XIXO to stop using plastic bottles across an entire product line
XIXO to stop using plastic bottles across an entire product lineBudapest, February 3, 2021. – Starting February 1st, XIXO’s carbonated soft drinks will be packaged by HELL ENERGY Magyarország Kft solely in 100% recyclable aluminum cans, which can be recycled an infinite number of times. This means that the manufacturer will permanently stop using plastic bottles across this entire product line, another step that demonstrates the company’s commitment to the environment and to sustainability. In Hungary, today much of the carbonated beverages sold sit on shelves in plastic bottles, and most of this packaging ends up as trash, which is well-known to be one of the greatest risks to polluting our planet.
XIXO’s manufacturer, HELL ENERGY Magyarország Kft., is one of the few Hungarian companies that treat sustainability not only as an abstract business philosophy, but a significant part of its core strategy that shows itself in its actions. That’s why HELL ENERGY now guarantees it will be filling cans made of at least 75% recycled aluminum, as announced in their press release last year. Based on a contract signed on July 21, 2020 with its aluminum supplier, the HELL group will be the first beverage manufacturer in the world to guarantee to use the most highly recycled aluminum for all of its beverage packaging starting on February 1st. Consumers have a right to expect from the market leader that it will protect the planet with environmentally conscious decisions, and lead other companies by its example. The use of Hydro CIRCAL75 is a milestone in sustainability for the entire industry, and is a great alternative solution to stopping the unacceptable levels of plastic waste that are being generated every day.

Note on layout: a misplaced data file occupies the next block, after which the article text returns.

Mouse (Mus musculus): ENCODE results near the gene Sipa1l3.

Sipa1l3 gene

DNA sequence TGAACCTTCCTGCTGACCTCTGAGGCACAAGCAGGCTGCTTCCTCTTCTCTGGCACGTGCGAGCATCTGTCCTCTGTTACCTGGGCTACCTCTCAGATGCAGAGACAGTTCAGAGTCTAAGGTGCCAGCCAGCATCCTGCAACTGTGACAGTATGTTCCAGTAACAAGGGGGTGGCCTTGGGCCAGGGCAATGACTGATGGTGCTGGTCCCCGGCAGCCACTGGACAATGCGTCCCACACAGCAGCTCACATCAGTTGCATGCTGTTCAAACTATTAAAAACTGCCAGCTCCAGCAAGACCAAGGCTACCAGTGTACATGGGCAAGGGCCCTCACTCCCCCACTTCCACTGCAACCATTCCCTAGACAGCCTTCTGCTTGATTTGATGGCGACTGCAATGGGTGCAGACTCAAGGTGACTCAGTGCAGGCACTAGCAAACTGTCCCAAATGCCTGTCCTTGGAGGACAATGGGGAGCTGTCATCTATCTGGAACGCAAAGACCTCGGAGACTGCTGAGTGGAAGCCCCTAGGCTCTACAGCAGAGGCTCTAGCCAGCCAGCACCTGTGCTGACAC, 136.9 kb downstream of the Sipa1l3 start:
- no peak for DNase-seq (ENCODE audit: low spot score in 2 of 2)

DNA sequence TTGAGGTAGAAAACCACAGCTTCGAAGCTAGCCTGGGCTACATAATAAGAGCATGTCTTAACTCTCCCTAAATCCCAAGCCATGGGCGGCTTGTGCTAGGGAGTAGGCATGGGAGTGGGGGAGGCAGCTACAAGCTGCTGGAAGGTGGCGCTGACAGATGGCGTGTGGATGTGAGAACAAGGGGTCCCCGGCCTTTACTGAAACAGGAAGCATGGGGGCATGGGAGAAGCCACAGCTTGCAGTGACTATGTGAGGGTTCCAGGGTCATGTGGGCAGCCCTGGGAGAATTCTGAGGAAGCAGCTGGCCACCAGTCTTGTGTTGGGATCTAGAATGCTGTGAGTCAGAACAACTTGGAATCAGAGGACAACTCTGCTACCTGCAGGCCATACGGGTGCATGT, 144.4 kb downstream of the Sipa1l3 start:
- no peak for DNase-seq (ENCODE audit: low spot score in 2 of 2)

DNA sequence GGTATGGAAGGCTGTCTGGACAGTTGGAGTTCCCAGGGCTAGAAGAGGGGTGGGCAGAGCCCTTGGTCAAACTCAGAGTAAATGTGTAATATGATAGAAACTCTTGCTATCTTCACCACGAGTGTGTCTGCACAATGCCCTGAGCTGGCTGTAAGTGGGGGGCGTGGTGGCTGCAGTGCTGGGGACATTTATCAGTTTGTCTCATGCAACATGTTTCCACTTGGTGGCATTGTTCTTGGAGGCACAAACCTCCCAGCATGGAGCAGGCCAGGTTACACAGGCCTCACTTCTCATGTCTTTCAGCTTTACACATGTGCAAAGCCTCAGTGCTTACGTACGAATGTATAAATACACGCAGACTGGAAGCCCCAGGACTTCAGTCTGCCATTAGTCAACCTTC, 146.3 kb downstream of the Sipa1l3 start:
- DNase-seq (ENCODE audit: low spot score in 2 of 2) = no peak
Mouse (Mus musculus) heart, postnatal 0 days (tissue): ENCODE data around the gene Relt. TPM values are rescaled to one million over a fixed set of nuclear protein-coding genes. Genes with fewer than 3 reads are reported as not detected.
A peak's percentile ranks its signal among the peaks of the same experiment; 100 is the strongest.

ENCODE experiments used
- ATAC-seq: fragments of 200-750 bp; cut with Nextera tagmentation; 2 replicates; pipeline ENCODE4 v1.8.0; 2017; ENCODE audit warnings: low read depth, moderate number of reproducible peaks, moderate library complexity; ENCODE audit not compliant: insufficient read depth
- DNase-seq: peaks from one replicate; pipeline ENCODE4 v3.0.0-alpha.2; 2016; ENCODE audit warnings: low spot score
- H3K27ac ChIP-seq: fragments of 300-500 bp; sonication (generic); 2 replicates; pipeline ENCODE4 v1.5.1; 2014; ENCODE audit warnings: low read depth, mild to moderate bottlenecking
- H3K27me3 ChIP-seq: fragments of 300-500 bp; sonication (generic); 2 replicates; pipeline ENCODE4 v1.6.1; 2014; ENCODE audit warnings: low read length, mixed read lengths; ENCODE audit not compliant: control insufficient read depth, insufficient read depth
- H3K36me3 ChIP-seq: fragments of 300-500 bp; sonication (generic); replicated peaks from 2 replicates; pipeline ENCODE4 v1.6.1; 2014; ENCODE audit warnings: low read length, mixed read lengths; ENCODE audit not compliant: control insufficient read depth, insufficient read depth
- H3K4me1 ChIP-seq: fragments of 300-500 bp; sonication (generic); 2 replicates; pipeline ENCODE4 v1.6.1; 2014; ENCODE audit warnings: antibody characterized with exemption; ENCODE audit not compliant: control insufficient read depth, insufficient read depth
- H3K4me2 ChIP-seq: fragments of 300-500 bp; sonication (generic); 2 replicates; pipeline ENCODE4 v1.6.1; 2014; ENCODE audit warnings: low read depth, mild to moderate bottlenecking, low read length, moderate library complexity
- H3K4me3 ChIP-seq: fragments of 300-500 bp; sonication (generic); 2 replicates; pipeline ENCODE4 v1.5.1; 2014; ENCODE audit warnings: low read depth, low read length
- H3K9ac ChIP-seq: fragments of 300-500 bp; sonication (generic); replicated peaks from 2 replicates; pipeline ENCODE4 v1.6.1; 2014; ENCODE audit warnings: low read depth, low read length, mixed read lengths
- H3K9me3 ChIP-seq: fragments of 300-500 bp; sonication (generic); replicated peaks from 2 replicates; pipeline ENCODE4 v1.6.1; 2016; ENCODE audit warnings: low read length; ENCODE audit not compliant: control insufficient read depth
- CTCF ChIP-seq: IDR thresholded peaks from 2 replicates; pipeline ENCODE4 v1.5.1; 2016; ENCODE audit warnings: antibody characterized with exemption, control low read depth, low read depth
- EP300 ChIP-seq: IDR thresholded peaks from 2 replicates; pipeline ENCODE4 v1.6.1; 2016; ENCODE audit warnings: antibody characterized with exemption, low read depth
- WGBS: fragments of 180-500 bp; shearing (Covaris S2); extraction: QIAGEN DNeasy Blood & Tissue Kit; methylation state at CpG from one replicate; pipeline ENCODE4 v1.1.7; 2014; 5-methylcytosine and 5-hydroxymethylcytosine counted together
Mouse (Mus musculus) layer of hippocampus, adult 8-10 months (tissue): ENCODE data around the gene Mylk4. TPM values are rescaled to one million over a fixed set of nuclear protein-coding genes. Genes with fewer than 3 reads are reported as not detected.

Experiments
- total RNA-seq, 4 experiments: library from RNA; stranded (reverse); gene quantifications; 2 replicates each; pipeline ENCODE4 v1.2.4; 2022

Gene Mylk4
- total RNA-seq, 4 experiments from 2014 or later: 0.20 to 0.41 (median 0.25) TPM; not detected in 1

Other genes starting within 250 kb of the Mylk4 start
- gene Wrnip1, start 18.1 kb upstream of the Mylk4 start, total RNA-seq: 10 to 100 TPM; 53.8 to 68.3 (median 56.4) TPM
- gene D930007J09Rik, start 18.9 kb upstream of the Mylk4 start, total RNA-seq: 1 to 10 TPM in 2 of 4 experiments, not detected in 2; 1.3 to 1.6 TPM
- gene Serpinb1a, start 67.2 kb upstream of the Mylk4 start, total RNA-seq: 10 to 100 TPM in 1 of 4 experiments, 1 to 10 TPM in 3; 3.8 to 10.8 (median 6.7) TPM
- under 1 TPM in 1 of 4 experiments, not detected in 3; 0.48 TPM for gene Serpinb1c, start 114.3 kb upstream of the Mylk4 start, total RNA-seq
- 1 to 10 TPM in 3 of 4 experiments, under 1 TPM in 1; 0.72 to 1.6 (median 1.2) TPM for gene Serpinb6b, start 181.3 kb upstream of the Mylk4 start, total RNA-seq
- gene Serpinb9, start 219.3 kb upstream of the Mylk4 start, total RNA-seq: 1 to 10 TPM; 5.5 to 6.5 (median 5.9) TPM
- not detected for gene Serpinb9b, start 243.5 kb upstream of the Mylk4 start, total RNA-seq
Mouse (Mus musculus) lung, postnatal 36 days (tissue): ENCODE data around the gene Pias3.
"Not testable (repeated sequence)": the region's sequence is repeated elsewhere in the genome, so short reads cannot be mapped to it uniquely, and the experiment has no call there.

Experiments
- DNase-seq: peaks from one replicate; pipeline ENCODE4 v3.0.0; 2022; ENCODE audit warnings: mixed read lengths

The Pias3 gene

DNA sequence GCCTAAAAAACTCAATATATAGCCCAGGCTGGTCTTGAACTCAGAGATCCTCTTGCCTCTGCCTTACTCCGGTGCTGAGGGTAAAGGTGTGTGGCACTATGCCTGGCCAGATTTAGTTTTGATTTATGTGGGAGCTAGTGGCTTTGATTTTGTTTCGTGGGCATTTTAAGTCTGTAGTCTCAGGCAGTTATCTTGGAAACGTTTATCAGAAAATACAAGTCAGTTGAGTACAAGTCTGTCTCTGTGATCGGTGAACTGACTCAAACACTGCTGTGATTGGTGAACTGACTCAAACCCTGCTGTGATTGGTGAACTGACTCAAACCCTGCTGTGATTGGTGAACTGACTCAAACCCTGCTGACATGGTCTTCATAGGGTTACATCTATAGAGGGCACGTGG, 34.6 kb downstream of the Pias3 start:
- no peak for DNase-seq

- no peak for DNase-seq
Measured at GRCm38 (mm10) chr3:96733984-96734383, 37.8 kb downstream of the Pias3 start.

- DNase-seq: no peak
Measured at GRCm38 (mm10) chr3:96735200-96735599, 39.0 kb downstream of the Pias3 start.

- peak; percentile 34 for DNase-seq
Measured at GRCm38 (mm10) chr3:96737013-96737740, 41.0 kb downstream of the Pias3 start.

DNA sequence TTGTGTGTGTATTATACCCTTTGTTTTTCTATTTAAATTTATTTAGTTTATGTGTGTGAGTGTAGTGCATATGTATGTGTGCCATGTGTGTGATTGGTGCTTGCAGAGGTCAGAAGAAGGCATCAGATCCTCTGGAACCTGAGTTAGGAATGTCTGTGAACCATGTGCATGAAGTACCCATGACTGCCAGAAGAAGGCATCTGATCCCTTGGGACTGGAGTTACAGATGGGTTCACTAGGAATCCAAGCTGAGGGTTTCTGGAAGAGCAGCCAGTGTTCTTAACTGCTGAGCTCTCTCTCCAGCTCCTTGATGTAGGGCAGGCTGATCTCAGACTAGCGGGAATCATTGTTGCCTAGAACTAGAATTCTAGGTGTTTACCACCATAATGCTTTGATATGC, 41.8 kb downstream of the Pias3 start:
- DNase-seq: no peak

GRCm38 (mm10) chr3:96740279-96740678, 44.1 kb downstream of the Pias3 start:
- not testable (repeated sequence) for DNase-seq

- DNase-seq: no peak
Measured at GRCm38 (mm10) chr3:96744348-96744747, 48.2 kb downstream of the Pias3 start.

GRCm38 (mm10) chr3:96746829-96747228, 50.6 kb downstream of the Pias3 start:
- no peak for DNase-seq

Thanks to the company’s long-term sustainability program, it has been making ongoing improvements in the percentage of its portfolio that is packaged in aluminum cans, so that by last year 95% of its products were sold in aluminum cans. The company has also committed to reducing its total number of plastic bottles to under 1% by 2025, and stayed true to its word, it has now permanently stopped manufacturing plastic bottles for its carbonated soft drinks.
“Starting today, we are ceasing use of plastic bottles even in the largest global product category, namely carbonated soft drinks, since we do indeed keep our word! We committed to reducing the total fraction of plastic bottles from 5% to under 1%, and now we’ve taken one more step toward that goal. Besides the environmental benefits, it is important to keep in mind that 250 ml aluminum cans are equivalent to one portion, which is about the right amount to drink at a time, so in contrast with plastic bottles, this form of packaging does not lead to excessive unsustainable consumption,” said Márton Vecsei, XIXO’s brand manager.Unlike plastic bottles, aluminum cans – when properly collected and handled – may be recycled fully and an infinite number of times without any loss in quality. It is the most valuable of all waste packaging as well, meaning it gets collected and recycled most easily and most often. Some 75% of all the aluminum ever manufactured is still in circulation today, and thanks to an efficient closed loop recycling, within as little as 60 days of when a consumer throws out a can into the recycling bin, another aluminum can may be made out of it. This is very different from plastic waste, most of which ends up posing an environmental hazard for hundreds of years. According to a study by the Ellen MacArthur Foundation*, out of 78 million tons of plastic packaging used each year, only a tiny 2% gets recycled within a closed loop.
“XIXO works tirelessly to make its sustainability program a reality, which is not possible without help from our customers. As part of our campaign promoting recycling, we helped our customers collect more than four hundred thousand aluminum cans in summer of 2020,” added XIXO brand manager Márton Vecsei.
* https://www.ellenmacarthurfoundation.org/assets/downloads/EllenMacArthurFoundation_TheNewPlasticsEconomy_Pages.pdf – page 27.